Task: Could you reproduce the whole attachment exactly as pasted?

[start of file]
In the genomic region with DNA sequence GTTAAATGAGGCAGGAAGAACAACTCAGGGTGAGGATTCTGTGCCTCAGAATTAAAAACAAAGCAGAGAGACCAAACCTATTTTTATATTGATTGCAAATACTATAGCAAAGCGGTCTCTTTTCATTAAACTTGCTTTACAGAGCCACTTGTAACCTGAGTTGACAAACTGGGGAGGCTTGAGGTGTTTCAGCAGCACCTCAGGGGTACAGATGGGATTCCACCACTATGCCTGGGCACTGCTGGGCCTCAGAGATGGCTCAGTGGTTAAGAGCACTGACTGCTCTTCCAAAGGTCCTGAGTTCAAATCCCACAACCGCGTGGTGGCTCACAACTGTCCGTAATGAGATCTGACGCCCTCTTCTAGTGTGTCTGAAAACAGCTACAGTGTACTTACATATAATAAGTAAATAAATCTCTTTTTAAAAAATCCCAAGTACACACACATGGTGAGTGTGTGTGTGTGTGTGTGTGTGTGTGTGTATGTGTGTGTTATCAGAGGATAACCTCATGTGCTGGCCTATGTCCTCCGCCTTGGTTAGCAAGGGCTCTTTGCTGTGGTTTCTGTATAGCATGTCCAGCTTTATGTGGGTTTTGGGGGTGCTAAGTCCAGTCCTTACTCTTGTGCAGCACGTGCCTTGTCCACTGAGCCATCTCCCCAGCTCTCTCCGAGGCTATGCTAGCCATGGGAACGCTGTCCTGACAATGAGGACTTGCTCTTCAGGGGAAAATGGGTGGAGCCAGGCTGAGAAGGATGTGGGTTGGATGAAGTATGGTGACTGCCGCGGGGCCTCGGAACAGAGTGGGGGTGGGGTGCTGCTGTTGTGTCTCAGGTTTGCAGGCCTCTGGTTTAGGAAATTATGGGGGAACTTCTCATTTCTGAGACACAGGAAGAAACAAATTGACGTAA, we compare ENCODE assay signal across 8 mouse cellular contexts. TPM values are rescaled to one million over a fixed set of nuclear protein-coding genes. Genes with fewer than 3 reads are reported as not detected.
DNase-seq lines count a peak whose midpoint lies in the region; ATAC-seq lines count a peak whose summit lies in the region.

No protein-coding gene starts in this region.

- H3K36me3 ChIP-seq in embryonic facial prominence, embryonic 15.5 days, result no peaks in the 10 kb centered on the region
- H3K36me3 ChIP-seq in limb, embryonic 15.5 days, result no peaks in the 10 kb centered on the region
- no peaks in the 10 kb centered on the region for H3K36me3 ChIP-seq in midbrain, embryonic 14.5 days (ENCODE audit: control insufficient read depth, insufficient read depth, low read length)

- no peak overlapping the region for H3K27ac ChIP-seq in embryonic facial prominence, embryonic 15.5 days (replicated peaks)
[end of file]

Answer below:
In the genomic region with DNA sequence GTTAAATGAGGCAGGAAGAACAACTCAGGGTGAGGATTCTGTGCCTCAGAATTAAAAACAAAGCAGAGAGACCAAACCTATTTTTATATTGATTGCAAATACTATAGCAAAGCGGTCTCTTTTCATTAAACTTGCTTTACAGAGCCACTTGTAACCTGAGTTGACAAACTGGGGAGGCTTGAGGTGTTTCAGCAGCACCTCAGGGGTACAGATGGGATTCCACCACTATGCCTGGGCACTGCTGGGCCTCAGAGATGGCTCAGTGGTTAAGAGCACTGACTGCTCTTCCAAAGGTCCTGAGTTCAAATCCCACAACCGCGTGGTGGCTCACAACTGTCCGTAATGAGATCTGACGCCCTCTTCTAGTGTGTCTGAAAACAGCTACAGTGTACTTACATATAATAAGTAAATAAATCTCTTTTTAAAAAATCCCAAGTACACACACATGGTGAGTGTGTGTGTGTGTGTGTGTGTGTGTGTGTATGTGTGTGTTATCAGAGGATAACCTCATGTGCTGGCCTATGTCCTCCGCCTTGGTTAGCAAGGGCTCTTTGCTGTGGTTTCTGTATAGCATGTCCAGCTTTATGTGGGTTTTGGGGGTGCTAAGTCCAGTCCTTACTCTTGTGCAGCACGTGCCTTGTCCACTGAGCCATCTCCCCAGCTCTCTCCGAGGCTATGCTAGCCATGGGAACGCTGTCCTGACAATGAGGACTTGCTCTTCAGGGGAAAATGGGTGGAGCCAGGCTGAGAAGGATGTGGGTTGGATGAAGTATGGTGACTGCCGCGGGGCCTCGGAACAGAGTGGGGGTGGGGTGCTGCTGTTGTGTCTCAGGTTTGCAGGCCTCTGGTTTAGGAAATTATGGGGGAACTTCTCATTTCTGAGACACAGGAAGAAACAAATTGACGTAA, we compare ENCODE assay signal across 8 mouse cellular contexts. TPM values are rescaled to one million over a fixed set of nuclear protein-coding genes. Genes with fewer than 3 reads are reported as not detected.
DNase-seq lines count a peak whose midpoint lies in the region; ATAC-seq lines count a peak whose summit lies in the region.

No protein-coding gene starts in this region.

- H3K36me3 ChIP-seq in embryonic facial prominence, embryonic 15.5 days, result no peaks in the 10 kb centered on the region
- H3K36me3 ChIP-seq in limb, embryonic 15.5 days, result no peaks in the 10 kb centered on the region
- no peaks in the 10 kb centered on the region for H3K36me3 ChIP-seq in midbrain, embryonic 14.5 days (ENCODE audit: control insufficient read depth, insufficient read depth, low read length)

- no peak overlapping the region for H3K27ac ChIP-seq in embryonic facial prominence, embryonic 15.5 days (replicated peaks)